Finally, and most frustratingly, the economic trends of Trump’s term, and then the couple years that followed, also made it hard to disprove the economic interpretation. The trajectory of the economy did not change when Trump took office, but the continued economic expansion pushed down the unemployment rate to a level that finally began to drive up wages for blue-collar workers. The boom came to a halt in 2020, but its effects were immediately replaced by generous economic aid.
Many Democrats adopted versions of this belief and hoped that Biden would undercut elements of Trump’s economic appeal by both co-opting his nationalist trade strategy and re-creating the high-pressure labor market of his first three years. Democratic senator Chris Murphy of Connecticut wrote an Atlantic column in 2022 arguing that neoliberal economics had alienated the working class from Democrats, but Bidenomics would win it back:
In largely rural parts of the country, Americans who feel left behind by neoliberal economics want to regain control over their economic destiny.
Luckily, President Biden’s first two years of accomplishments provide Democrats with an opportunity to sell a new, winning message of actionable economic nationalism — the antidote to the failures of neoliberalism. Biden has already passed three major legislative acts that show how economic nationalism works in practice. First, the Bipartisan Infrastructure Law set about the work of rebuilding America’s roads, rails, and power lines, which will attract lost jobs back to America. Second, the CHIPS Act restarted the American microchip industry, as evidenced by the recent announcement of a $20 billion, 3,000-job microchip factory in Ohio. Finally, the Inflation Reduction Act supercharged the domestic renewable-energy industry; one estimate suggests that the law will create 9 million new jobs over the next decade.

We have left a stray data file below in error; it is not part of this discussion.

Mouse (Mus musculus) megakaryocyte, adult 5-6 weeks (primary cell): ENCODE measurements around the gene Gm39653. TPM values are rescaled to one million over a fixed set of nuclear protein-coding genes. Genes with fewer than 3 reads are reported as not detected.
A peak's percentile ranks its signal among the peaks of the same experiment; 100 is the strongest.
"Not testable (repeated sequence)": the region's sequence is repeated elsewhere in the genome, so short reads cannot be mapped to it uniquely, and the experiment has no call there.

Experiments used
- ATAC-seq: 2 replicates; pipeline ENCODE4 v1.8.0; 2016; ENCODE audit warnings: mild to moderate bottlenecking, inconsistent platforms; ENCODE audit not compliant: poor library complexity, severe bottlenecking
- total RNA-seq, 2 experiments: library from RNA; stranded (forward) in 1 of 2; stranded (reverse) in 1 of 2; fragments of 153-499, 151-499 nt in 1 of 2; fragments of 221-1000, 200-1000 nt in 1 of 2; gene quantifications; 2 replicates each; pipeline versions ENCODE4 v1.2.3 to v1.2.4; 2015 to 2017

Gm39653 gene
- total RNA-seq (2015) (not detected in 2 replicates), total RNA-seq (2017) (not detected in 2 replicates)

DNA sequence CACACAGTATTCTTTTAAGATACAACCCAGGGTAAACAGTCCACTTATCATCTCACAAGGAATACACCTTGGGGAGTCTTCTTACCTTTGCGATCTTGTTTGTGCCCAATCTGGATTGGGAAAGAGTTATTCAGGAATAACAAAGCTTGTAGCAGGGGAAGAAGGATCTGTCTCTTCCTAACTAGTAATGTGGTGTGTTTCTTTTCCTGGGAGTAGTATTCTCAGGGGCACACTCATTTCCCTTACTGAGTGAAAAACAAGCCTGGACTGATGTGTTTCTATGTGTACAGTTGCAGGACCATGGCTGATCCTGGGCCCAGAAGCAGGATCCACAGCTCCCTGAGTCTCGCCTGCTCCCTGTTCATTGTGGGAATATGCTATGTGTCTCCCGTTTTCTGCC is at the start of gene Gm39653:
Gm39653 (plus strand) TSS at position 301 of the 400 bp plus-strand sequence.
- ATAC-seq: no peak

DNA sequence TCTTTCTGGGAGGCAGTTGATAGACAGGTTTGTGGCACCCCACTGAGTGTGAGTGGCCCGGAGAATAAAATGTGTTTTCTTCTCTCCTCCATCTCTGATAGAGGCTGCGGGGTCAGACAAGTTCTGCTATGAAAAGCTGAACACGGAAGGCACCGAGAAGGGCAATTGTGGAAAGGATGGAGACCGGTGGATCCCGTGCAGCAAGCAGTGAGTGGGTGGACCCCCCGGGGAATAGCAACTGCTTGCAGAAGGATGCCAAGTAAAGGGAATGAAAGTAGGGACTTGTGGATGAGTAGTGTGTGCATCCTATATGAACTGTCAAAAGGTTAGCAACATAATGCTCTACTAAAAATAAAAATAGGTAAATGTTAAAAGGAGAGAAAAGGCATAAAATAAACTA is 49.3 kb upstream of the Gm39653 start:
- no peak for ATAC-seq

The policy element of the plan was undeniable — Biden had kept Trump’s tariffs in place while building out extensive subsidies for manufacturing in left-behind towns. His “blue-collar blueprint” would win back those workers who had been abandoned by neoliberalism.
The plan was foiled, at least initially, by the post-pandemic inflation surge. Workers’ rising wages couldn’t keep pace with rising prices in 2021 and 2022. No wonder workers struggling with high costs longed for Trump’s return. Trump-era prosperity had given way to Biden-era inflation. So as of a year ago, it was still possible to squint at Trump’s support base and see economics as the primary underlying cause.
But those economic conditions no longer hold. Inflation has finally returned to normal levels, and the job market remains red-hot. Wages have been running ahead of price levels for the last year.
Arindrajit Dube, an economics professor at University of Massachusetts Amherst, recently detailed how the recovery has produced real wage growth. After inflation and the clawback of COVID-era fiscal support hurt pocketbooks through the first two years of Biden’s term, inflation-adjusted wages are now growing faster than the pre-pandemic trend:
Graphic: Project Syndicate
And contrary to the complaint that only the elite have benefitted, Dube confirms that just the opposite has occurred. The lowest-earning households have gained the most, while the most affluent have lost purchasing power:
Graphic: Project Syndicate
This has not only failed to dent Trump’s standing, it’s coincided with an increase. Over the last year, a period when the economy has surged, the former president has gone from tied with Biden to two points ahead. It is understandable that public sentiment would lag behind economic conditions. But the news narrative about the economy has turned sharply positive in recent months, and feelings about the economy have turned north as well. Even so, Biden’s polling continues to worsen.
There’s enough time for conditions to sink in and lift Biden’s approval. But at this point, a return to circa-2020 polling conditions (Biden winning by 4.5 percent) would be about a best-case scenario.
All this is to say that delivering broadly shared prosperity for the working class has done nothing so far to reduce the appeal of Trumpism. His appeal is not born of desperation or despair. Whatever alchemy produced the Trump cult, money alone will not dispel it.